IN their 2010 book “Arming Without Aiming”, authors Stephen Cohen and Sunil Dasgupta have this devastating comment to make: “With the exception of nuclear weapons, the history of Indian defence research and development has been an unhappy one. DRDO is the best-funded research institution in India, but has not produced a single weapon-system that could alter the country’s strategic condition. In fact India probably lags behind Pakistan….”
Statements, such as this, can either be dismissed as ill-informed rhetoric or taken as yet another proof of our own technological inadequacy and used to reinforce the case for continued import of weapon systems from abroad. We must not adopt either approach because the reality, as usual, lies somewhere in-between.
The essentials of India’s Defence Technological and Industrial Base (DTIB) are undoubtedly sound. We are fortunate in having not only a vast pool of world-class scientists but also an extensive network of advanced defence laboratories as well as production facilities for aircraft, ships, tanks, missiles, aero-engines and electronics; with the Indian armed forces as a huge captive market. Given a functionally-oriented organisation, visionary leadership and a user-friendly attitude, there is no reason why this DTIB should not have made our armed forces 75-80 per cent self-sufficient in weapon systems by now. Quite the contrary, India remains the world’s largest arms importer, and our armed forces’ inventories continue to be 75-80 per cent of foreign (mainly Soviet/Russian) origin.
This piece is not so much about the DRDO and the Defence PSUs as about the stark contrast with neighbouring Peoples’ Republic of China, whose flourishing and multi-faceted DTIB is the envy of many in the West. China is not just self-sufficient in most weapon systems, its defence industry exports arms to a very large number of countries in Asia (many in our close neighbourhood), Africa and South America. Inevitable fallout of this arms relationship is the close bilateral bonding that it creates and political leverage it accords.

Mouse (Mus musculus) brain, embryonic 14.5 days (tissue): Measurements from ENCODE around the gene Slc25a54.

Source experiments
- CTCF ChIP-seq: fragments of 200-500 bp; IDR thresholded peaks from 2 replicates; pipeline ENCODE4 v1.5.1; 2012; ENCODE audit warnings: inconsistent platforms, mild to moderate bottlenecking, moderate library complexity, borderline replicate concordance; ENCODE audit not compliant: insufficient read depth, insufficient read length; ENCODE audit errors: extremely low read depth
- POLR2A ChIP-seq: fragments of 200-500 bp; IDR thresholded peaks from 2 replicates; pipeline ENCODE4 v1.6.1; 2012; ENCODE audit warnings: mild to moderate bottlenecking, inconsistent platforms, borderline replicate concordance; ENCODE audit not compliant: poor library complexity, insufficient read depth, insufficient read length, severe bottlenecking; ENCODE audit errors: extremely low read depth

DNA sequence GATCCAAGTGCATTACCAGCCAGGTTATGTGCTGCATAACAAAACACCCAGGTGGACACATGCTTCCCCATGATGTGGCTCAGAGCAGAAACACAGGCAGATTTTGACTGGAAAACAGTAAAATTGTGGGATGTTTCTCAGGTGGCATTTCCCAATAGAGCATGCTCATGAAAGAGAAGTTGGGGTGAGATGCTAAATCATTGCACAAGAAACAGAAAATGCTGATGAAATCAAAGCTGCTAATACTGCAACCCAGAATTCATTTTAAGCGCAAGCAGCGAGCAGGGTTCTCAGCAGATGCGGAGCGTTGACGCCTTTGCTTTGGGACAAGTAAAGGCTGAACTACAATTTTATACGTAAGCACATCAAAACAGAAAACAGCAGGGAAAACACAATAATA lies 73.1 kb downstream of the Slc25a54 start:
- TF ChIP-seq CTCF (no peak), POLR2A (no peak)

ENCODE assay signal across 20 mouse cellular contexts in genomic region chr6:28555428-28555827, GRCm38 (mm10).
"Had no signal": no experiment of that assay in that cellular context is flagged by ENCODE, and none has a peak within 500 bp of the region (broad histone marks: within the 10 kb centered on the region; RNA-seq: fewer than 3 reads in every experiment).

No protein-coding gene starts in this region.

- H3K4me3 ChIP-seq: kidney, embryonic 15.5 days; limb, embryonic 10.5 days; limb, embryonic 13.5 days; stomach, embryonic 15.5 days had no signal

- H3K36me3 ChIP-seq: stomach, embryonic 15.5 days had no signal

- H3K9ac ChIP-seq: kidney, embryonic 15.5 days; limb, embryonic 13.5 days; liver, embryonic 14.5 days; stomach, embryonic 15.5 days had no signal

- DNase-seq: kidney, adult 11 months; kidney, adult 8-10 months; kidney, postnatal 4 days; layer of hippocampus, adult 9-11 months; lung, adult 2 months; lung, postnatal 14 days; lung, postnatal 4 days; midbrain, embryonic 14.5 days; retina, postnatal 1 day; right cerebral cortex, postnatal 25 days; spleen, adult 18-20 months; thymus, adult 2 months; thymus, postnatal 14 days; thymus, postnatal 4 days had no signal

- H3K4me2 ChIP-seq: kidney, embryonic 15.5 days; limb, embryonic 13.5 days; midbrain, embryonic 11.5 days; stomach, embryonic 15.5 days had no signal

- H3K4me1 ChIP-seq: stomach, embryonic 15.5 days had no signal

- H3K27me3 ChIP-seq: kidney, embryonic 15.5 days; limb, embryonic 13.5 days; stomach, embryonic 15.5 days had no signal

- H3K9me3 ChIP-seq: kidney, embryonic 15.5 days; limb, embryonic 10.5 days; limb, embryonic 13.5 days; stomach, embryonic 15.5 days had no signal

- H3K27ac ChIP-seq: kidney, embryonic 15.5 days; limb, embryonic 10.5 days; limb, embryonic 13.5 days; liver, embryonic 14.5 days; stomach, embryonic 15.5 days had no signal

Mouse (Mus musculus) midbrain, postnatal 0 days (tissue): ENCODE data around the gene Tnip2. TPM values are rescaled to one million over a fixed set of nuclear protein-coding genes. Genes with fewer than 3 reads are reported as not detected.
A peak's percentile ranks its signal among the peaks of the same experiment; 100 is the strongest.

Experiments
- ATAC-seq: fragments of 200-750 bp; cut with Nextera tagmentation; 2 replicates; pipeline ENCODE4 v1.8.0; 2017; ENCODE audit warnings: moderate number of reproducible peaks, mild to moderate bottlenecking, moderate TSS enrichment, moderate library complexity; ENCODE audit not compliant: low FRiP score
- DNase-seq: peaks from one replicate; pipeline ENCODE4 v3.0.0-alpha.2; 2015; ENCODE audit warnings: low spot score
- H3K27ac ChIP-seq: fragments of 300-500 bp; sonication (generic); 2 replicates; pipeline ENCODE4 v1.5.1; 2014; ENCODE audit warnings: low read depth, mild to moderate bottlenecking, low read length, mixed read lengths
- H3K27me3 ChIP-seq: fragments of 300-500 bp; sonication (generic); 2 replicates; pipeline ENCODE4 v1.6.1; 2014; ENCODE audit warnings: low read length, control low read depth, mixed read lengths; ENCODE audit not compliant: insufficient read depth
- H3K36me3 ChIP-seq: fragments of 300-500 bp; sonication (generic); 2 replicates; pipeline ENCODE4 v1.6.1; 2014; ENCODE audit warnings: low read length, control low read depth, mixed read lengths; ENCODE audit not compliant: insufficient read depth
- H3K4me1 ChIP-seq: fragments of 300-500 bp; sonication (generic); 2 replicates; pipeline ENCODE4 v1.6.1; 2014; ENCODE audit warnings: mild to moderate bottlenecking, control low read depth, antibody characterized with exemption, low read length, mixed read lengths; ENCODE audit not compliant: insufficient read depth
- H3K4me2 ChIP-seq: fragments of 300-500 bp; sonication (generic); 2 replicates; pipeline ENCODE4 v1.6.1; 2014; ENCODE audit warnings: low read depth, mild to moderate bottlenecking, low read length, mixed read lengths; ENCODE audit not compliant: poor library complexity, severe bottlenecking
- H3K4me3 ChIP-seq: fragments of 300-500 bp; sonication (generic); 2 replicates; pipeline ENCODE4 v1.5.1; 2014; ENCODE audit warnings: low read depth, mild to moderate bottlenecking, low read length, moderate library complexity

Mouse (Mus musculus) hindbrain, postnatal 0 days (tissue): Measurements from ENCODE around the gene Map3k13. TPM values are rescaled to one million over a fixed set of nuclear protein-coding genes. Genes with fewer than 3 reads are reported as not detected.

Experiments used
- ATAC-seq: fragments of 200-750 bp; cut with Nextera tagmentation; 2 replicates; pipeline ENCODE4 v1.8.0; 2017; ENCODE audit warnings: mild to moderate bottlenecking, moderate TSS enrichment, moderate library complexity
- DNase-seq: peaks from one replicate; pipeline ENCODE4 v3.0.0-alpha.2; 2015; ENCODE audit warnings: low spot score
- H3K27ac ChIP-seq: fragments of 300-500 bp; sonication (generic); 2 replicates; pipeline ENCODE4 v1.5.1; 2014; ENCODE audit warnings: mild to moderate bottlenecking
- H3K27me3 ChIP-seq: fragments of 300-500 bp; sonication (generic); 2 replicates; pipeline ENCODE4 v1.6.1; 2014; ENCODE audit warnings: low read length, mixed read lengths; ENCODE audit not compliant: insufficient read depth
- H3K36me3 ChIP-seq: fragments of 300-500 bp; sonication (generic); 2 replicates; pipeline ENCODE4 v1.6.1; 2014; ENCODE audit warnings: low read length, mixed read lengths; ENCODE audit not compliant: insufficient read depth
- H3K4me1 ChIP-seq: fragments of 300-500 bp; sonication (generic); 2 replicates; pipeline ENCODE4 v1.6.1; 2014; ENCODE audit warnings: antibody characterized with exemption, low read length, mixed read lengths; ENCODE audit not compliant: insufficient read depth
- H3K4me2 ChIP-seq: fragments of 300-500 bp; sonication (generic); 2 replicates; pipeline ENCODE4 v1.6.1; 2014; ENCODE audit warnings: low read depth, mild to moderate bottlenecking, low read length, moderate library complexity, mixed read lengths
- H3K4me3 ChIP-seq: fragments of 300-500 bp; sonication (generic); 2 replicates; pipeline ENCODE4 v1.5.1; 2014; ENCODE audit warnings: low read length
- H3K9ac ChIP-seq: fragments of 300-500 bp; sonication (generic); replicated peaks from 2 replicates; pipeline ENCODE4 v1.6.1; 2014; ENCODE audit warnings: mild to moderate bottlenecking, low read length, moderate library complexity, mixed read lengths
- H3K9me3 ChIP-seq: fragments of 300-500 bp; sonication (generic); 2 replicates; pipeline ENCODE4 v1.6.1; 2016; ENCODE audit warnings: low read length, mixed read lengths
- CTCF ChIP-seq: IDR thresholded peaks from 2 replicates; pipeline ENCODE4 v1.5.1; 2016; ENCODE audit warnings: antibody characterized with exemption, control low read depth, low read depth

Business and industry in the USA as well as Europe are said to be somewhat wary of partnering with the Chinese firms, for good reasons. Experience shows that while an unpredictable regulatory environment stimulates clever techniques for intellectual property theft, the local penchant for counterfeiting often makes China a risky place to conduct business in.
But this is nothing new. Well before the Sino-Soviet doctrinal falling-out of 1960, the Chinese leadership had ordered the purloining of Soviet hardware and technology – weapons know-how, dual-use goods and heavy machinery – on a massive scale. Once the break actually occurred, in mid-1960, the Chinese leadership proclaimed the general policy of “basing on our own forces” and concentrating energies on reproducing the Soviet technology. This was to be a reverse engineering project, termed “guochanhua” in Mandarin, mounted at the national level.
It is now apparent that within two decades China had accomplished the reverse engineering of major weapons and heavy machinery required by its armed forces. By 1983, systems of Soviet origin under serial production in China included, the Dong Feng-5 ICBM, nuclear strategic and attack submarines of the Xia and Han classes, the second generation Ming class diesel submarine, the MiG-21 fighter and the Tupolev-28 bomber (dubbed J-7 and H-6 respectively) and destroyers, frigates and patrol craft for the PLA Navy. The Chinese have not rested on their laurels, and fresh cycles of “guochanhua” have been launched every decade or so with the aim of acquiring newer technologies required by the armed forces from all sources.
An outstanding example of the Chinese dexterity in “guochanhua” is the Shenyang J-15, or Flying Shark, carrier-borne fighter. The Chinese are then said to have acquired a Ukrainian version of the Sukhoi-33 and used it to undertake a reverse-engineering project that has produced this machine. The first J-15 prototype is believed to have performed its maiden flight in mid-2009, powered by Russian-supplied AL-31 turbofan engines. A more powerful Chinese engine is reportedly being fitted to this aircraft.
We must note the depressing statistics that while China’s annual arms exports are about US $ 2-3 billion, India currently imports arms worth 2-3 times that amount each year. The nonchalance with which this country continues to spend such colossal sums in acquiring weapon systems from foreign sources remains a deeply disturbing aspect of our national security policies. There does not seem to be adequate realisation of the fact that every ship, submarine, aircraft, tank or artillery piece that the Indian armed forces acquire from abroad, places them at the mercy of the seller nation for 30-40 years thereafter. This seriously undermines our security as well as independence of action, and all talk of “strategic autonomy” is rendered meaningless.